Supreme Court

Criminal Law

Sentencing procedure and principles

Types of sentence

Surcharge created de facto indefinite criminal sanction for some offenders

Several impecunious offenders appealed imposition of victim surcharge. One accused had no high school education, had never held steady job, and had no income for almost two years. Most serious crimes for which accused was sentenced were committed at time when he was homeless and unemployed. Sentencing judge reduced victim surcharge from $4,000.00 to $1,400.00, being of opinion that $1,400.00 did not constitute cruel and unusual punishment. Accused’s appeal from imposition of victim surcharge was dismissed. Court of appeal found that various provisions gave impecunious offenders time to pay and limited state’s collection options. Several accuseds appealed with Supreme Court of Canada. Appeal allowed. Mandatory victim surcharge constituted cruel and unusual punishment, as defined by s. 12 of Charter. Imposition and enforcement of surcharge on poorest individuals resulted in cruel and unusual punishment. Surcharge was considered to be punitive sanction as it flowed directly and automatically from conviction. Victim surcharge also had significant impact on the liberty, security, equality, and dignity of those subject to its application. All accuseds that appealed imposition of victim surcharge lived in serious poverty and had precarious housing situations. For certain effects of mandatory surcharge create grossly disproportionate punishment. Victim surcharge forced people to endure possibility of indeterminate sanction. Judges imposing victim surcharge could exercise no discretion in event that offender was unable to pay. This created deeply disproportionate effects for those who were most impoverished. Offenders who were poor, homeless, and addicted would live with threat of incarceration, and it was reasonably likely that they would spend at least some time in detention as result of surcharge. Ultimate effect of surcharge was that it created de facto indefinite criminal sanction for some offenders. Inability of offenders to repay their full debt to society and to apply for reintegration and forgiveness hit very foundations of criminal justice system.. Surcharge also undermined Parliament’s intention to ameliorate serious problem of overrepresentation of Indigenous peoples in prison. Victim surcharge could not be justified under s. 1 of Charter.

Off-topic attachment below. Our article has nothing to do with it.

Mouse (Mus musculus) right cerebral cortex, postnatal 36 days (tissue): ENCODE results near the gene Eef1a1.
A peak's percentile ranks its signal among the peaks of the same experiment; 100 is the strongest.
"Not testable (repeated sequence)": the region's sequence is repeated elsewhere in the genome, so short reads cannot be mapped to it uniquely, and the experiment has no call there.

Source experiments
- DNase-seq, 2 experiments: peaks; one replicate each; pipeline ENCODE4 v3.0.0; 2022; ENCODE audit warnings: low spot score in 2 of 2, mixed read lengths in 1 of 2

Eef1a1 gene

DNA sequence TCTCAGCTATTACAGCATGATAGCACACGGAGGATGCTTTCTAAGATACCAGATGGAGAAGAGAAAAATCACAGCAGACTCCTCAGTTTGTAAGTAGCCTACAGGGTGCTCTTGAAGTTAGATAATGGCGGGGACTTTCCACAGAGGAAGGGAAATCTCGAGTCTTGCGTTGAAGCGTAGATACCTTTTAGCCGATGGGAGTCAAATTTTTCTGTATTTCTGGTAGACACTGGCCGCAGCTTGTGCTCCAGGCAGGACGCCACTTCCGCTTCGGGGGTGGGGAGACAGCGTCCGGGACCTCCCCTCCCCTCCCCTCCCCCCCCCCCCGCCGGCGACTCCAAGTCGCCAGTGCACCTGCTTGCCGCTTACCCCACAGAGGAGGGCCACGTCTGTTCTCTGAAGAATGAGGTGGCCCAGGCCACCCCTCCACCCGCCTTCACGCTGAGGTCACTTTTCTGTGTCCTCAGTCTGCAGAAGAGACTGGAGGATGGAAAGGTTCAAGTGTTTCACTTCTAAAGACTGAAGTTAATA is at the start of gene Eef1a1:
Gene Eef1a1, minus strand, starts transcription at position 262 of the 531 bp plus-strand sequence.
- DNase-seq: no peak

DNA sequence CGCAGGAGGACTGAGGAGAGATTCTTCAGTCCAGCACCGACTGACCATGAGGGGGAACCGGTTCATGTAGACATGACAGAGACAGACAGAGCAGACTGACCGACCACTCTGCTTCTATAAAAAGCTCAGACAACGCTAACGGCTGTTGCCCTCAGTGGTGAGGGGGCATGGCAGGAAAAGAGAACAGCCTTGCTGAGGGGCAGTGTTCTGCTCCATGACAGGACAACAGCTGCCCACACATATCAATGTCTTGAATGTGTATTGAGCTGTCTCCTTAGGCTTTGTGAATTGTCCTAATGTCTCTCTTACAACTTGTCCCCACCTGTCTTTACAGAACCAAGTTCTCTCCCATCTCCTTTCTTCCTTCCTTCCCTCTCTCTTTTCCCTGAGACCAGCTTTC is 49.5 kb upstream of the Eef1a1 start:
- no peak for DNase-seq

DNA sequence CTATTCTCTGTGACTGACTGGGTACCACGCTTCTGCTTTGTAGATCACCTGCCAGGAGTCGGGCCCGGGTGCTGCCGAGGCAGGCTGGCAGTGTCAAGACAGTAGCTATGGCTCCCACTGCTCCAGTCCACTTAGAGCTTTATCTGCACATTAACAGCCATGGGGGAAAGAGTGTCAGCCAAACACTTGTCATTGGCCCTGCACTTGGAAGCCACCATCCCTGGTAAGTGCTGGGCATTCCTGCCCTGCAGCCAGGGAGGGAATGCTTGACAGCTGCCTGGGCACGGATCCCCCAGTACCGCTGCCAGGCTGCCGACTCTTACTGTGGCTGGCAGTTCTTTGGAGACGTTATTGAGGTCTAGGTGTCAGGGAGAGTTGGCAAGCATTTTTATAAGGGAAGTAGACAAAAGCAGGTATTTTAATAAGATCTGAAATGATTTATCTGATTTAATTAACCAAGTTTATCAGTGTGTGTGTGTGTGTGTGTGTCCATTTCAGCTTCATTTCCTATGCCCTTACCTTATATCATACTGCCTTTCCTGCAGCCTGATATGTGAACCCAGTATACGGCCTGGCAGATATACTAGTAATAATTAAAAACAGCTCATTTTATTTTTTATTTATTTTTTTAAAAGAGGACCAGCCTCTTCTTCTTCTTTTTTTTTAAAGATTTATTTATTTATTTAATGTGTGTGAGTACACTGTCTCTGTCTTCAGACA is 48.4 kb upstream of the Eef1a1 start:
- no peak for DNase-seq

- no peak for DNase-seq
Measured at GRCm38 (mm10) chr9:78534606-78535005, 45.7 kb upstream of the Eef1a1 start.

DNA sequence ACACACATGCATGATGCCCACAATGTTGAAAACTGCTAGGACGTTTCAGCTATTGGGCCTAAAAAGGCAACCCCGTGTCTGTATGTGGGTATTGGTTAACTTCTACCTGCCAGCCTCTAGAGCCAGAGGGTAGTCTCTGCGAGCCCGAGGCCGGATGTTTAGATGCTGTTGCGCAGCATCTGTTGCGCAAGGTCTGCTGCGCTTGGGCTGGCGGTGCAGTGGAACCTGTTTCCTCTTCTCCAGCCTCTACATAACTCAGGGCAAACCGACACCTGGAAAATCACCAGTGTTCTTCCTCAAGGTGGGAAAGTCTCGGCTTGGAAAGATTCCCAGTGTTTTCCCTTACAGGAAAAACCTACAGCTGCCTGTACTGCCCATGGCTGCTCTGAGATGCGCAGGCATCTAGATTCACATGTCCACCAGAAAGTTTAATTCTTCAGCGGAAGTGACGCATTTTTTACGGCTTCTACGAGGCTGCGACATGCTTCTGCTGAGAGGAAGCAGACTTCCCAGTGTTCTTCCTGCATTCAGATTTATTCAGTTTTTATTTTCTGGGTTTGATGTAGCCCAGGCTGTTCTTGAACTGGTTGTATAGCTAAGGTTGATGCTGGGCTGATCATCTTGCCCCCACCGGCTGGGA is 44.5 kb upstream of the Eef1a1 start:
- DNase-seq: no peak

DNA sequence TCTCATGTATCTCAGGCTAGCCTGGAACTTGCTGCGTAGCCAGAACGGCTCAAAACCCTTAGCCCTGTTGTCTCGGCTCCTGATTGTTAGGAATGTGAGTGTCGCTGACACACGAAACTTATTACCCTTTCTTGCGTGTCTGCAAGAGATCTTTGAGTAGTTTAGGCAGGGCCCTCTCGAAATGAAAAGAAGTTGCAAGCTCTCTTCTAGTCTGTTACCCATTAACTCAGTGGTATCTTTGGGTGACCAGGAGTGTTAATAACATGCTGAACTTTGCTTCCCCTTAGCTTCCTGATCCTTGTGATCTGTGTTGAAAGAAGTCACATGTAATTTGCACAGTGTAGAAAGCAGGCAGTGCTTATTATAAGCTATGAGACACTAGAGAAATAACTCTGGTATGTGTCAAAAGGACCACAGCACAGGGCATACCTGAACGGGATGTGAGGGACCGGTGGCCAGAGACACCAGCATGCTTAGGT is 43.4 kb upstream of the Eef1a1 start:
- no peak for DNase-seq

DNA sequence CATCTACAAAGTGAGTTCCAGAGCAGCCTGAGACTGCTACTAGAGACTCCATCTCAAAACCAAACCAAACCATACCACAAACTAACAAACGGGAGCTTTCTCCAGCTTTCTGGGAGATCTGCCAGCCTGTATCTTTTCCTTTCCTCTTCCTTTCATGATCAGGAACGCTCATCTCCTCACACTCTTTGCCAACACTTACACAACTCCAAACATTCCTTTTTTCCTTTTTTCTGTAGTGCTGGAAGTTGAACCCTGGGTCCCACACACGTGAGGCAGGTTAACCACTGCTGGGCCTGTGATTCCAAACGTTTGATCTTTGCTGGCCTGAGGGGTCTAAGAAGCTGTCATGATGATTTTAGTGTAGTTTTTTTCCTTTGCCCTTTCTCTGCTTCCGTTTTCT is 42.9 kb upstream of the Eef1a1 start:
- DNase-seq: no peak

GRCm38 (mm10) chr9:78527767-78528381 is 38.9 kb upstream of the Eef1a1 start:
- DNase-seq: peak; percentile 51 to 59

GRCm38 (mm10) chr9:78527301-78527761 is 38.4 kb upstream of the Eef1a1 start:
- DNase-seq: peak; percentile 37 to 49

R. v. Boudreault (2018), 2018 CarswellOnt 20975, 2018 CarswellOnt 20976, 2018 SCC 58, 2018 CSC 58, Wagner C.J.C., Abella J., Moldaver J., Karakatsanis J., Gascon J., Côté J., Brown J., Rowe J., and Martin J. (S.C.C.); reversed (2016), 2016 CarswellQue 11341, 2016 CarswellQue 11705, 2016 QCCA 1907, Duval Hesler J.C.Q., Schrager J.C.A., and Mainville J.C.A. (C.A. Que.). (S.C.C.); reversed (2017), 2017 CarswellOnt 10029, 2017 CarswellOnt 10030, 2017 ONCA 552, Paul Rouleau J.A., K. van Rensburg J.A., and G. Pardu J.A. (Ont. C.A.).

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